14 December

Maria Brito, the woman who whispers in P. Diddy’s ear

 

Numéro art met up with Maria Brito, the influential art adviser, close to P. Diddy and Gwynteth Paltrow, in her Manhattan apartment.

Par Ann Binlot, Portraits Robbie Augspurger

“Lot number 5A is the Kerry James Marshall, and I’m going to start the bidding at $6 million,” announced auctioneer Oliver Barber at the Sotheby’s contemporary auction last May. The painting in question was Pastime (1997) which depicts African Americans enjoying a picnic in a way that echoes Seurat’s 1886 Un dimanche après-midi à la Grande Jatte and Manet’s 1863 Le Déjeuner sur l’herbe. The bids soared, hammering down at $18.5 million – $21.1 million with fees – breaking the previous record for a living African-American artist. Just two days later, Marshall’s gallerist Jack Shainman announced the buyer on Twitter: “Congratulations Kerry James Marshall for continuing to make history. And congratulations @diddy for an amazing acquisition, we are excited about your plans for the future of the painting.”

 

“I knew about it and we’ve talked about it, and I think that it has more meaning than just wanting to have a painting by Kerry James Marshall,” says Maria Brito, who knew about it because she has worked as the art adviser to the rapper and entrepreneur Sean Combs – alias Diddy or P. Diddy – for about seven years.“ It was very important for him as a black entrepreneur and man of wealth to have something that is so meaningful, and it’s also historical.”

 

The idea of becoming an art adviser germed after seeing others in action. “They don’t know what they’re talking about, they don’t have passion,” she remembers thinking.

 

Brito’s path to becoming an art adviser to the rich and famous wasn’t so straightforward. The Venezuelan-born New Yorker spent her formative years in Caracas, during a time of political turmoil that saw her leave the country just before Hugo Chávez came to power in 1999. “It was bad even before Chávez because of the lack of social justice and opportunities. You oppress people by keeping them stupid so they carry on voting for you, you know what I mean? I really wanted to leave.” So she applied to the top U.S. law schools – NYU, Columbia, Chicago and Harvard – and was accepted at all of them. “Of course I was going to Harvard because nobody says no to that,” exclaims Brito, who admits she suffered from imposter syndrome during her first six months at the prestigious school. But she went on to graduate from Harvard and passed the New York State Bar Exam on her first try, afterwards working at an internet start-up before spending eight years as an attorney at a corporate law firm.

Brought up in a middle-class family who collected Venezuelan artists and who could afford to travel, Brito always had an interest in art, and even attended the first Art Basel in Miami Beach in 2002. She entered the art world as a collector once her income enabled her to. “My first purchase was a print from the Keith Haring shop in SoHo,” she recalls. “That was not very sophisticated at the time, but it turns out to be a little more valuable than I thought it would be.” Brito also collected Latin American artists like Vik Muniz, and became better acquainted with galleries. The idea of becoming an art adviser germed after seeing others in action. “They don’t know what they’re talking about, they don’t have passion,” she remembers thinking. “They do it in such a corporate way, they should get my job and I should get theirs.” Brito put together a business plan and made an informed decision to leave her high-paying corporate law job and start art advising in 2009. “I needed to do something for myself for the first time in my life, because I felt like I was always pleasing my parents or trying to conform to certain standards, being the good Catholic girl. But it was a very crazy move,” she admits. She cast a net out to friends and family, and it was her husband who referred her to her first official clients, a couple looking for work by Brazilian artists. She helped them acquire pieces by Beatriz Milhazes, Vik Muniz, OSGEMEOS and Sergio Camargo. Although she had no traditional art-history or museum or gallery training, Brito quickly learned the ways of the art world, forming substantial connections in the process.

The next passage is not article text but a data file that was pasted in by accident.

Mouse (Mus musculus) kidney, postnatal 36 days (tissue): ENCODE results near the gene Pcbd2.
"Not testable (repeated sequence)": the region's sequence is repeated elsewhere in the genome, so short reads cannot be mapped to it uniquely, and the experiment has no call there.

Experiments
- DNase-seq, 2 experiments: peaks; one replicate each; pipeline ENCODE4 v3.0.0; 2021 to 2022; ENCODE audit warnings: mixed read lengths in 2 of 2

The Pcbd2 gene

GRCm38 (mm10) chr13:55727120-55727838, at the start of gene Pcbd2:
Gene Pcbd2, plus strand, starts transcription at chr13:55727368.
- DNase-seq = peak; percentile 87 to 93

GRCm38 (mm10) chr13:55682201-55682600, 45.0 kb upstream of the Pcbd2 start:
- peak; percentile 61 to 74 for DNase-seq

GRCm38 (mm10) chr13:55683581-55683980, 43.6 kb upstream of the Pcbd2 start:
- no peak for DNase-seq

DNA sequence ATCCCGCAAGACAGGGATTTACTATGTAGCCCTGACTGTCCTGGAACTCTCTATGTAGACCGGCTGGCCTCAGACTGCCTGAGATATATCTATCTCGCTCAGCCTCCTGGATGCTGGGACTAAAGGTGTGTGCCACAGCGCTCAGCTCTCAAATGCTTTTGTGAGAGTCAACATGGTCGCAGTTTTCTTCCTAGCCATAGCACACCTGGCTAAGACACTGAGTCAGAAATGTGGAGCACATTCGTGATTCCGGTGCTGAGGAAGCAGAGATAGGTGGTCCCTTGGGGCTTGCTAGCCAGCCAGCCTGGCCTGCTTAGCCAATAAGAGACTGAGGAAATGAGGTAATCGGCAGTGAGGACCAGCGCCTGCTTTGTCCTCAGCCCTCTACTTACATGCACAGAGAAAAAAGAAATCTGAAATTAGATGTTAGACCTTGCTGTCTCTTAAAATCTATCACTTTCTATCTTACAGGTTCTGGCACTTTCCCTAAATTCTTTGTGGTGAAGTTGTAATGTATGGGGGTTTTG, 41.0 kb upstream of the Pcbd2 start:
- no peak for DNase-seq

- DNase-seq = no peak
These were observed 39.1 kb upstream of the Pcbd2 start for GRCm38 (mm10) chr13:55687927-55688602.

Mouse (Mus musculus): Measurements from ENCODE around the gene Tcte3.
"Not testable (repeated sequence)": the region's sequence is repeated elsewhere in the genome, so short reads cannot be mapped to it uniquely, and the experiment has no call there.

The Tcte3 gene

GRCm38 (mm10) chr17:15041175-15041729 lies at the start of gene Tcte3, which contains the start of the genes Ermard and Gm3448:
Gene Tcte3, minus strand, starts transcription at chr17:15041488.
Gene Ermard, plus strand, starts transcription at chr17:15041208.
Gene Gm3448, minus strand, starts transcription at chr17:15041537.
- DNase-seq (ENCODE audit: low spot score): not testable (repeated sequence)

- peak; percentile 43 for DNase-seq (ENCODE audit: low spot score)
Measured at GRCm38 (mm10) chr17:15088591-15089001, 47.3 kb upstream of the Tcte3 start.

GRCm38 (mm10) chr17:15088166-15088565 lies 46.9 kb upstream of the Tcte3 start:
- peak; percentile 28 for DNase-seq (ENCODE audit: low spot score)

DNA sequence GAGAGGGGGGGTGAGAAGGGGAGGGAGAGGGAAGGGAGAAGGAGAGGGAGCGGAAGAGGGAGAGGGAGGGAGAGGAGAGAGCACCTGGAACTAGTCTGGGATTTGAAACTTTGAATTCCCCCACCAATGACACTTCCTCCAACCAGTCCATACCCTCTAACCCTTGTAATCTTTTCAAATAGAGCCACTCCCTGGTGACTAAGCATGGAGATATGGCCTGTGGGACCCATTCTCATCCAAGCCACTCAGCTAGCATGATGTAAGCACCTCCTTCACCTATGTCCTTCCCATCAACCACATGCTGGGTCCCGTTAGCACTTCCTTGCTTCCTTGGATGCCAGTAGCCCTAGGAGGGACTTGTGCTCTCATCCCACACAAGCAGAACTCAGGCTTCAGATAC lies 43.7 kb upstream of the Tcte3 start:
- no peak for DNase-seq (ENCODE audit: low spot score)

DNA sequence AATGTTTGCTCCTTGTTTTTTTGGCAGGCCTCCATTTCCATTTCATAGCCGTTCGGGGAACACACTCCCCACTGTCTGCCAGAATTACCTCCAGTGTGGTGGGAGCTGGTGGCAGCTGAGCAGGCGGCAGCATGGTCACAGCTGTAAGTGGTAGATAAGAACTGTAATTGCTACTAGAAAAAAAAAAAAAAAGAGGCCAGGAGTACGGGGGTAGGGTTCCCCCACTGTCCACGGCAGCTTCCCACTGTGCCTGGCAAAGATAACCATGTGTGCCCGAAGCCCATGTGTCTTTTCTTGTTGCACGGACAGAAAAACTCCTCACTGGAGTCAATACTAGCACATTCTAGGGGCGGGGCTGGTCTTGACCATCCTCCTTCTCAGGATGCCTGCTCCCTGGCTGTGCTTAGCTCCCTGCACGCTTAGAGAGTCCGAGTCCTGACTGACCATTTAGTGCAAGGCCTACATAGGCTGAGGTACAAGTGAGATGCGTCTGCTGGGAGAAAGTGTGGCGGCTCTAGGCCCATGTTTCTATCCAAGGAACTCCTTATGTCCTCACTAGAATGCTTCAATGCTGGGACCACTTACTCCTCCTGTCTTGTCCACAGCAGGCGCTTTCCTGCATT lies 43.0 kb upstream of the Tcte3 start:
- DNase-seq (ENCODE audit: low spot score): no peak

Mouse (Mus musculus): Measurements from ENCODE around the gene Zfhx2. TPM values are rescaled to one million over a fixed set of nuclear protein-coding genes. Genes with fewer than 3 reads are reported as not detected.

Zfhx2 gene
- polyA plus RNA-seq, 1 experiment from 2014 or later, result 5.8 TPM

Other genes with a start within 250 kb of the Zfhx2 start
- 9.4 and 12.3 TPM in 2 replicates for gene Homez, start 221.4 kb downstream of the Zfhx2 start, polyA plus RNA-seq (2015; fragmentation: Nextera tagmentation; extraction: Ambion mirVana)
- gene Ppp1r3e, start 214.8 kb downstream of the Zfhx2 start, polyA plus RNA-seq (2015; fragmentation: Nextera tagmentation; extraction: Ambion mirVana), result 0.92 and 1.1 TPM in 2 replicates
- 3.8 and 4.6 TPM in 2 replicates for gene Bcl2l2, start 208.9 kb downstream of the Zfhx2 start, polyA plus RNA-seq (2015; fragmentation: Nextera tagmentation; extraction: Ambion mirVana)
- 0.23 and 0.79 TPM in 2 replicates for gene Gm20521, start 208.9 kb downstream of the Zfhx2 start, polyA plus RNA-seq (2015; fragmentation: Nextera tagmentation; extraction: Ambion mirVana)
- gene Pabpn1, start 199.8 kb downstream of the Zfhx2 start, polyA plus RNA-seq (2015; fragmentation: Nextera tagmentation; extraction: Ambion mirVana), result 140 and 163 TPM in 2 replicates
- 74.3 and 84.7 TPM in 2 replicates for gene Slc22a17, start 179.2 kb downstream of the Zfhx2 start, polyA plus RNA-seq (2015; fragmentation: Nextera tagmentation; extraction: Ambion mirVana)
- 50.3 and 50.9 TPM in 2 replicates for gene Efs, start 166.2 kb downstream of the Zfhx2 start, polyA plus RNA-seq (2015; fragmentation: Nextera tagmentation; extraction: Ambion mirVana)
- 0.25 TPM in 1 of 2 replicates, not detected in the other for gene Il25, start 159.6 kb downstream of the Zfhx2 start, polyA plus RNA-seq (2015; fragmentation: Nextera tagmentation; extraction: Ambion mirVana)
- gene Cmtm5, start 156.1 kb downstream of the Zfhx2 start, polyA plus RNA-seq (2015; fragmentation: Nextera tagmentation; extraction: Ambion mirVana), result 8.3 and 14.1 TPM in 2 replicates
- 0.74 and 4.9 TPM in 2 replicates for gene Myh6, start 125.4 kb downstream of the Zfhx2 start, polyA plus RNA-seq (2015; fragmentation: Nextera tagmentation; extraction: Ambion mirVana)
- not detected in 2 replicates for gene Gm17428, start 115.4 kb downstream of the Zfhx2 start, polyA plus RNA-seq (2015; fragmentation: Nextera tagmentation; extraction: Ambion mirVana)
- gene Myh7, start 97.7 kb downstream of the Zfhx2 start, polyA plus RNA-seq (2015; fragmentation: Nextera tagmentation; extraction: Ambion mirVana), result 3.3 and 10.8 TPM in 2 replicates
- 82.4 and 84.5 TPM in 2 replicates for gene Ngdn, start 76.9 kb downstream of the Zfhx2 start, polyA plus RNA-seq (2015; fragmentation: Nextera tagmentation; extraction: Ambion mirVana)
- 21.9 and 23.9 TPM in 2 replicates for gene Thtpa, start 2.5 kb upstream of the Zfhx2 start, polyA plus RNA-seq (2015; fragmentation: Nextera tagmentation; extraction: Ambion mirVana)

Brito’s intelligence, ambition and authenticity helped build her business, earning her wealthy clients from the worlds of finance and law, and celebrity clients like Gwyneth Paltrow and Combs, who found her through a mutual friend. She accompanied Combs to his first Art Basel in Miami Beach in 2011, and helped him acquire his first piece – a large-scale Keith Haring on paper from the black-and-white series of flags and Mickey Mouse drawings. In a way it brought her back full circle from the very first Keith Haring piece she herself had purchased.

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